An organized environment where everyone knows what they are supposed to do and which is reflected in a centralized system provides management the information they need in a time frame they need it to make better and quicker decisions. 

An environment where management has the information to make key decisions is the foundation for less frustration and savings. 

Do your employees provide feedback, do you have a system for them to provide feedback?  What good are your plans, if no one understands them and how they can be implemented?  By establishing key metrics and implementing automation in stages you enable management to go after tasks that are inefficient and pull waste from those functions.  These are the building blocks to lean processing.  Tracking, measuring and reporting needs to become a philosophy in your organization. 

Acknowledge your customer’s issues.  Treat them like you would like to be treated.

Enterprise Resource Planning (ERP) software solutions should be based on understanding the real business needs.  The solutions can be found if you know what you are trying to solve and what you want to achieve.

What is the CEO’s vision of the future?

If you are considering a new ERP solution or updates to an existing one, you need to determine if any of the proposed features and functions are related to the challenges you are trying solve?  They could be nice features, but do they enable you to provide better customer service (who buys your products?). 

Perhaps you would like to move to a newer, more feature rich accounting solution, but your ERP solution is still satisfying the needs of your organization and since you are continuing to grow, you do not want to disrupt the business by replacing it.  The very thing that attracted you to your solution is now holding you back.  Because it is tightly integrated, you cannot just replace a single module without replacing the whole thing.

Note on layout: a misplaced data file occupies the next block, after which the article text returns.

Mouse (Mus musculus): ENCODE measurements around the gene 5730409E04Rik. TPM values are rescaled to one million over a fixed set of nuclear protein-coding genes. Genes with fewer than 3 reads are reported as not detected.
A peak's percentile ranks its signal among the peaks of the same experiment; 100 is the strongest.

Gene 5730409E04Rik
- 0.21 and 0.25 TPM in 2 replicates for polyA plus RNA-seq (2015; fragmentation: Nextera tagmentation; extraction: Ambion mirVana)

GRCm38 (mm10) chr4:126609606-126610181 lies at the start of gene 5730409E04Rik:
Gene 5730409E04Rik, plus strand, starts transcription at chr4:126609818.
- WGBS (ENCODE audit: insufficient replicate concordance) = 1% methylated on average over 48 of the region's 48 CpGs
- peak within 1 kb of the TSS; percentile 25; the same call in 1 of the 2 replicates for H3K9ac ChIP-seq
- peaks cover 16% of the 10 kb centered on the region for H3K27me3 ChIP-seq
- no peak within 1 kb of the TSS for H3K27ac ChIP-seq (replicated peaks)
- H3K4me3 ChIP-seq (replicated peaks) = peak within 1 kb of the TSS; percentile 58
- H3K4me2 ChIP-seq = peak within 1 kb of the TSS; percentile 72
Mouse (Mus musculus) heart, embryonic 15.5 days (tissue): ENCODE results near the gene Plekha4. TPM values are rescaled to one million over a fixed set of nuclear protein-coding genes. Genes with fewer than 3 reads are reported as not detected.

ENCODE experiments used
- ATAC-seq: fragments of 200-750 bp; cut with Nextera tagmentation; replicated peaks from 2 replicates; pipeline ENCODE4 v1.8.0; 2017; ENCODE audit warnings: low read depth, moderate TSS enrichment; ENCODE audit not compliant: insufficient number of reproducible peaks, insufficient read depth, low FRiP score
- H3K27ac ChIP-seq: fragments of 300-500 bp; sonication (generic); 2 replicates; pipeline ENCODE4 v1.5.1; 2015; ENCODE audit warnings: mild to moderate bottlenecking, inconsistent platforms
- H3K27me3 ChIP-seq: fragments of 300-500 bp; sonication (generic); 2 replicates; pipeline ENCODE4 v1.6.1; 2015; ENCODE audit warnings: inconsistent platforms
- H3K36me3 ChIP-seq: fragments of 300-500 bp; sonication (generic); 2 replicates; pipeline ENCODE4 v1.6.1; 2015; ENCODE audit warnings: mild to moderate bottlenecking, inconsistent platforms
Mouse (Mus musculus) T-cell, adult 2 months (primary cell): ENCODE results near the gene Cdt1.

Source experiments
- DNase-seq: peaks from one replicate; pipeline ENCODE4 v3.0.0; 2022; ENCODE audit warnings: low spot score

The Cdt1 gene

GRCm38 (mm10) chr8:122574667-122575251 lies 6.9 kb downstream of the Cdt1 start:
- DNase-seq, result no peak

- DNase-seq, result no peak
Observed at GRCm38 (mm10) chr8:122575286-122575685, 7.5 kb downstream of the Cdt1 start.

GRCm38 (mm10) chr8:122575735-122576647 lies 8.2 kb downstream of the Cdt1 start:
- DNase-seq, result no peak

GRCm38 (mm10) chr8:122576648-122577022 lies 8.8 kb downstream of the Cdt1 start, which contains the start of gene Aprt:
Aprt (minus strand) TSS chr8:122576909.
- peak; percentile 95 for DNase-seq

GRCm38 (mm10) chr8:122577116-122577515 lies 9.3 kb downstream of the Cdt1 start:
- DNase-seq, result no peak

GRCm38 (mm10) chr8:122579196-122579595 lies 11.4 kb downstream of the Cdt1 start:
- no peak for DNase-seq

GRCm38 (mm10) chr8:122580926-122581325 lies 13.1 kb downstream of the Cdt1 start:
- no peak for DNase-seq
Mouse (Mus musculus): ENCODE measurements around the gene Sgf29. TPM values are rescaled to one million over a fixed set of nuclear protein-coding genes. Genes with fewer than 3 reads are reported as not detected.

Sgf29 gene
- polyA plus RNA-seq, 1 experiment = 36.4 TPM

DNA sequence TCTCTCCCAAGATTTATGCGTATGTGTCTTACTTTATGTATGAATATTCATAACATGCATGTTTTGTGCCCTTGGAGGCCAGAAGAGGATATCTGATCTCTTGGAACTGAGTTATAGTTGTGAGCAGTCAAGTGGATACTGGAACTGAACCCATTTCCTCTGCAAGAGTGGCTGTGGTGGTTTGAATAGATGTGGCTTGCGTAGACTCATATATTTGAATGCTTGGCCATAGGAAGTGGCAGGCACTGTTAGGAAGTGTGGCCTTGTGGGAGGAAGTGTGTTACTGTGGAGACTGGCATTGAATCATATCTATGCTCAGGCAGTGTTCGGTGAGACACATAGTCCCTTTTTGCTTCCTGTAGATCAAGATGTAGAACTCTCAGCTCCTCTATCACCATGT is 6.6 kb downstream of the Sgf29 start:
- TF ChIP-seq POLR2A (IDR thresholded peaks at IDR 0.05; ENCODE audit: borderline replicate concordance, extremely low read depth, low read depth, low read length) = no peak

No software is a solution to poor management or business practices. 

Function/Feature is not nearly as important as Challenge/Solution.  Just ask yourself which impacts the bottom line quickest. 

A fully integrated and implemented system enables better business planning activities, which include financial planning, procurement, logistics, supply chain and customer service.  Happy customers mean better profits. 

Customer Service To-Do list focal points:

1. Keep your existing customers happy and you will have a strong business.

2. Concentrate on providing value, not hype, to find new customers.

3. People learn about you by using the Internet, so keep your website updated.

4. Deliver what your customers want, not what you think is good.

5. Planning is good, but implementation is better.

Dolvin Consulting works.  We work to help you help yourself.  We are not here to take up residency in your organization. We are here to help you identify challenges in your operations and customer service and find solutions that address those challenges through Enterprise Solutions.  Contact us, today, to see how we can help.  That is why we are here.  To serve.


No comments:

Post a Comment